The Effects of Glyphosate on the Genus Apis (honey bees)

At the start of the industrial revolution, humans were devising new ways to combat nature for the betterment of food and resource production. Chemical warfare was becoming more popular and as these weapons were developed less potent versions arose to suit a productive consumer benefit. [I] Large scale farming was the way to feed the world and these chemicals found their place in companies across each country. Monsanto realized how effective these chemicals were at controlling the growth of weeds and put them on the market right away. In the 70’s, studies were inconclusive in showing the effects of herbicides on human or animal health, no long term studies were performed and one of the most popular and most widely used herbicides was born, glyphosate. [I]


Glyphosate by Yikrazuul, licensed under CC 4.0

A mistake many companies have made is the lack of thorough research on chemical products. Companies are so eager to release products and make money that they do not put in the effort to explore the potentially detrimental effects of their product. A good example of this is an early barbiturate medication Methaqualone. Drug companies prescribed this medication to people with insomnia, as it is a strong sedative. Like many medications released in the middle of the 20th century they have since been removed because of abuse issues and health problems. The drug methaqualone was released just 5 years after its discovery and became the most popular sedative in the world. However the lack of sufficient testing later showed serious adverse effects such as peripheral neuropathy, convulsions, amnesia, and as a consequence of peripheral neuropathy, permanent nerve damage. [1]

As discussed in class, the use of DES, a synthetic estrogen used to prevent miscarriages between 1940 and 1970. DES is now a widely known carcinogen and as a result of the lack of sufficient testing has now put millions of women and women’s children at risk for cancer. DES was approved for use just 3 years after its discovery, most definitely not enough time to observe adverse health effects. [2]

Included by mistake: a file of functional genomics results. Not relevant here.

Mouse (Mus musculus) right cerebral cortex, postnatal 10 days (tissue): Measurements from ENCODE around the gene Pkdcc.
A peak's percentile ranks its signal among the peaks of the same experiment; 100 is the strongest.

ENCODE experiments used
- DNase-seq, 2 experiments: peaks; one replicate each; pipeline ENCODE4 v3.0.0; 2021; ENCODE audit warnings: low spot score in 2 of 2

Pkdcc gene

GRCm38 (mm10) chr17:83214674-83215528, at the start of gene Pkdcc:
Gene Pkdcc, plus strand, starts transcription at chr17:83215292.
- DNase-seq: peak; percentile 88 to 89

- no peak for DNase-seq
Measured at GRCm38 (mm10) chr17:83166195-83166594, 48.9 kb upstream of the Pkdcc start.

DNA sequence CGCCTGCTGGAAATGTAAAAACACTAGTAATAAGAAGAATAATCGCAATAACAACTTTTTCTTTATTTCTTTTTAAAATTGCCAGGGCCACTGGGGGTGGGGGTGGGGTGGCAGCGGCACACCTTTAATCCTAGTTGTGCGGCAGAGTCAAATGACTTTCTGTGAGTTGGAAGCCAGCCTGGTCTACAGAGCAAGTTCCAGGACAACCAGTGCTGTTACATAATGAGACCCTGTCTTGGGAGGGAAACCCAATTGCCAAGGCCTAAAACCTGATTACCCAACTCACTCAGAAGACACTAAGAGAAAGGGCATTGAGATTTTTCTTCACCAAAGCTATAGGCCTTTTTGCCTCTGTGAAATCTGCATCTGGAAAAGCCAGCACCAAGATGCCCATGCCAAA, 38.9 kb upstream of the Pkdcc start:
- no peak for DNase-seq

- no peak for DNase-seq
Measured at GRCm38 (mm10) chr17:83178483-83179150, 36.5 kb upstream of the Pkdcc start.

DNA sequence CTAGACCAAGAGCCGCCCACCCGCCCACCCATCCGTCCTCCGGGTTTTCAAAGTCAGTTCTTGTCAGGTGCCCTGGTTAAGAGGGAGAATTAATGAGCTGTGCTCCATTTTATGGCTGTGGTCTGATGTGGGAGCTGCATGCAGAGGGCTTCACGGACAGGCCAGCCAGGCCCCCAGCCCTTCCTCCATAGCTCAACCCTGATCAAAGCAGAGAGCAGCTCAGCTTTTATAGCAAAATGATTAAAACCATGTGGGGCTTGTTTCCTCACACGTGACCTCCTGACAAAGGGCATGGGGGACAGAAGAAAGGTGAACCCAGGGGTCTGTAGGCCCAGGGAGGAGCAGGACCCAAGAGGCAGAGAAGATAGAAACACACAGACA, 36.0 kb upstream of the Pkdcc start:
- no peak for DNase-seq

Glyphosate is a herbicide that was, and still is used for the control of nuisance plants in large scale agriculture. While semi-conclusive studies showed that glyphosate had no effect on mammals and humans. [3] There were no studies performed on other animals such as honey bees, or important pollinators that would be exposed to the herbicide until long after the product entered the market. (The first articles I found about human related studies were from the early 2000’s).


Western Honey Bee by Wikipeder, licensed under CC 3.0

Today there are many articles proving the toxicity of glyphosate to invertebrates and aquatic life. An in vivo study of goldfish showed glyphosate to have a negative effect on the genetic makeup of erythrocytes (red blood cells, white blood cells, and platelets). The fish were exposed to 5, 10, and 15 ppm of glyphosate for a total of 144 hours. Analysis of micronuclei, nuclear abnormalities, and DNA damage were performed. It was found that glyphosate had a significant dose-dependent effect on the genetic makeup of the erythrocytes. Including genetic abnormalities as well as DNA strand breaks. [4] As an outcome of this DNA damage, blood and immunity disorders can arise as genes change sequence, leading to the production of abnormal proteins, or no proteins at all, depending on the damage to the gene.

Studies have also been conducted to show the effects of herbicides like Glyphosate on pollinator species, such as honey bees. While the effects of herbicides on fish is significant and should be addressed, pollinators are responsible for the proliferation of food crops around the world. Honey bees are one of the most affected species when it comes to herbicide use, and various studies have shown metabolic impacts, as well as appetite and foraging impacts when exposed to glyphosate. A study by the journal of environmental science and pollution research performed a study on the effects of various herbicides, including glyphosate, on honey bees. The bees were exposed to contaminated syrup for 10 days. After experimentation it was shown that both carotenoid and retinoid metabolism were affected. There was decreased β-carotene in honey bees exposed to glyphosate, this could be the result of a stimulatory effect of this herbicide on β-carotene 15-15′-monooxygenase activity. [5] This enzyme catalyzes the production of vitamin A, an essential vitamin necessary for proper growth and the functioning of the immune system.